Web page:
Only Tories stand in the way of a British constitutional revolution

David Cameron leads the only major British party to oppose a constitutional convention
David Cameron leads the only major British party to oppose a constitutional convention
Alex Stevenson By

Only the Tories stand in the way of a constitutional convention. If a vote were held in the Commons on this issue, there is a strong chance it would be approved. So is a petition of just 15,000 signatures really the best way of underlining its importance?

That is what will be handed into Downing Street today by organisers as they seek to bring about, in their own quiet way, what would be a massive moment in Britain's history.

The petition states:

"We the undersigned call on party leaders to set up a UK-wide Constitutional Convention to decide how the UK should be governed. The convention should be led by the people, not politicians, and should ensure fair and equal representation for the UK's nations and regions. It should decide the sharing of power between the four UK countries, and how power should be decentralised."


This is stirring stuff. If it happens, a convention of this kind would be an unparalleled victory for the campaigning organisations behind it - principally the Electoral Reform Society and Unlock Democracy, whose chiefs Katie Ghose and Alex Runswick are handing over the petition to Downing Street this lunchtime.

But they have a problem: 15,000 signatures is, in the modern world of e-petitions, not very impressive.

A quick glance at the e-petition website reveals a whole range of issues which have attracted more support. Eight thousand more people think there ought to be a recount of the Scottish independence referendum result. Twelve thousand more want to ban the sale of fireworks to the general public. Fifty thousand more want Britain to cease trading with Israel "until the Palestinians have their illegally stolen lands back". One hundred thousand more "oppose the proposed fees for nurses and midwives".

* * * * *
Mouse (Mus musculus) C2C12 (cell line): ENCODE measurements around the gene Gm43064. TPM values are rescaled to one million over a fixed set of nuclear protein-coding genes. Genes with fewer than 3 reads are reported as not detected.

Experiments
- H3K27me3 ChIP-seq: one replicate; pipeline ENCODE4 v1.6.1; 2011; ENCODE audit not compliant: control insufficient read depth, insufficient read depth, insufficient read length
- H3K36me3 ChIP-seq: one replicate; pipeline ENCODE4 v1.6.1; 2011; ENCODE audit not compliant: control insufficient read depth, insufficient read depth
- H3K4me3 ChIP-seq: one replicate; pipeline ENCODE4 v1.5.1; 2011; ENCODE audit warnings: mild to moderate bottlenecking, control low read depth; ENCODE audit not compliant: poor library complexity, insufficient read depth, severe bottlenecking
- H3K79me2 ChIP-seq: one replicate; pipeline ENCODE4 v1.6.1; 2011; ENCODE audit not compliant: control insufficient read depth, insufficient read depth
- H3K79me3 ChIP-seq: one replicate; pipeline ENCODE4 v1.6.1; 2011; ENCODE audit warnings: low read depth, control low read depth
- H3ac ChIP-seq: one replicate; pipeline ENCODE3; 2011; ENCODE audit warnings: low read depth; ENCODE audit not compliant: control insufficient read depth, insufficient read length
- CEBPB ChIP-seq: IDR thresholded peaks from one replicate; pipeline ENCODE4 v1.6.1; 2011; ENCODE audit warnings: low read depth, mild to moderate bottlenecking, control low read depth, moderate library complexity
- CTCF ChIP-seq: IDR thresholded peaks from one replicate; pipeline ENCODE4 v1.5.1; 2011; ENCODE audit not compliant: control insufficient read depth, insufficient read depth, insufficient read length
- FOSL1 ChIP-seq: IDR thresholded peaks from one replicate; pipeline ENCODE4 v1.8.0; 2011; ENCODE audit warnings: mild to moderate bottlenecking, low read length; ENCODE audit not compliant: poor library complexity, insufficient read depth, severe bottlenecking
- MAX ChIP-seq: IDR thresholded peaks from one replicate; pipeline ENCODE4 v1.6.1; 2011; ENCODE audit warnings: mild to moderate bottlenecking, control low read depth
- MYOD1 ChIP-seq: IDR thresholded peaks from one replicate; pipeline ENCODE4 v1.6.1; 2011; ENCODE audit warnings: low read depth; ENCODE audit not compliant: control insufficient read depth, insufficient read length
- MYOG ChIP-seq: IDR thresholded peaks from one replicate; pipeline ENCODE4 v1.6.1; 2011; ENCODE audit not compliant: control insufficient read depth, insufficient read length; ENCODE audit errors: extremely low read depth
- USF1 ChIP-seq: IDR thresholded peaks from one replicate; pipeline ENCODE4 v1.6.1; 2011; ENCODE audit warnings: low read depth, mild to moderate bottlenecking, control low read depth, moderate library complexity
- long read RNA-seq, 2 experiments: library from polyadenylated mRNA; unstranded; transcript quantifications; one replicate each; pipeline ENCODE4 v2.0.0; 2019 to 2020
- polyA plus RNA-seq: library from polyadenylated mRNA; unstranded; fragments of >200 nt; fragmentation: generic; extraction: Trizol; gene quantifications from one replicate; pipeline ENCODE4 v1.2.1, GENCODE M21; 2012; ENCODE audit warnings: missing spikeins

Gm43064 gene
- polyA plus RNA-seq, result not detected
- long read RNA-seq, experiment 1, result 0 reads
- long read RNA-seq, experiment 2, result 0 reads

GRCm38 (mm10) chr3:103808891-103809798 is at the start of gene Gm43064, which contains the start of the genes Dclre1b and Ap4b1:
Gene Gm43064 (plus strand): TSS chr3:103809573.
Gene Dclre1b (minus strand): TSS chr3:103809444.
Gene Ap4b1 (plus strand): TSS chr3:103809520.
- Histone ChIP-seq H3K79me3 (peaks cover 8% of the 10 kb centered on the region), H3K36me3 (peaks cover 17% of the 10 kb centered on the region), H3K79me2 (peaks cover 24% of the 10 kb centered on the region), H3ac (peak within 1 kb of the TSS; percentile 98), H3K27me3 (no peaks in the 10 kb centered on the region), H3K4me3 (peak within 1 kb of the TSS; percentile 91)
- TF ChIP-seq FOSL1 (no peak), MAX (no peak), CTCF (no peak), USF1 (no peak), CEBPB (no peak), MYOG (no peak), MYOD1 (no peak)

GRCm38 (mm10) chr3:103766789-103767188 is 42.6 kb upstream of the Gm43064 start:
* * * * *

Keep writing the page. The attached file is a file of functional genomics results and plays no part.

The reformers appear to appreciate this; they point to the distinguished credentials of some of their signatories, like constitutional expert Professor Vernon Bogdanor, and a range of civil society organisations, as if to compensate for the inadequacy of their mass appeal. The danger is that focusing on the petition risks ignoring the bigger picture: that Labour, Ukip, the Greens and the Liberal Democrats all agree on the need for a constitutional convention to happen.

Katie Ghose and Alex Runswick deliver the petition to No 10

"Fifteen thousand people signing up to this petition is a fantastic start and the momentum is really growing. This is just the beginning of the campaign," she told Politics.co.uk in Downing Street.

"It's exciting we've got so many of the major UK parties signed up to the idea of really strong citizen involvement in shaping the future of our constitution and the future of our democracy."

Runswick goes further: "Unlock Democracy believes this conversation is long overdue and it is not something which can be conducted behind the closed doors of a Cabinet committee meeting.

"There are already lively debates going on in communities across the country about where power should lie. We are calling on politicians to work collaboratively with the public in a constitutional convention to decide what’s next for the UK."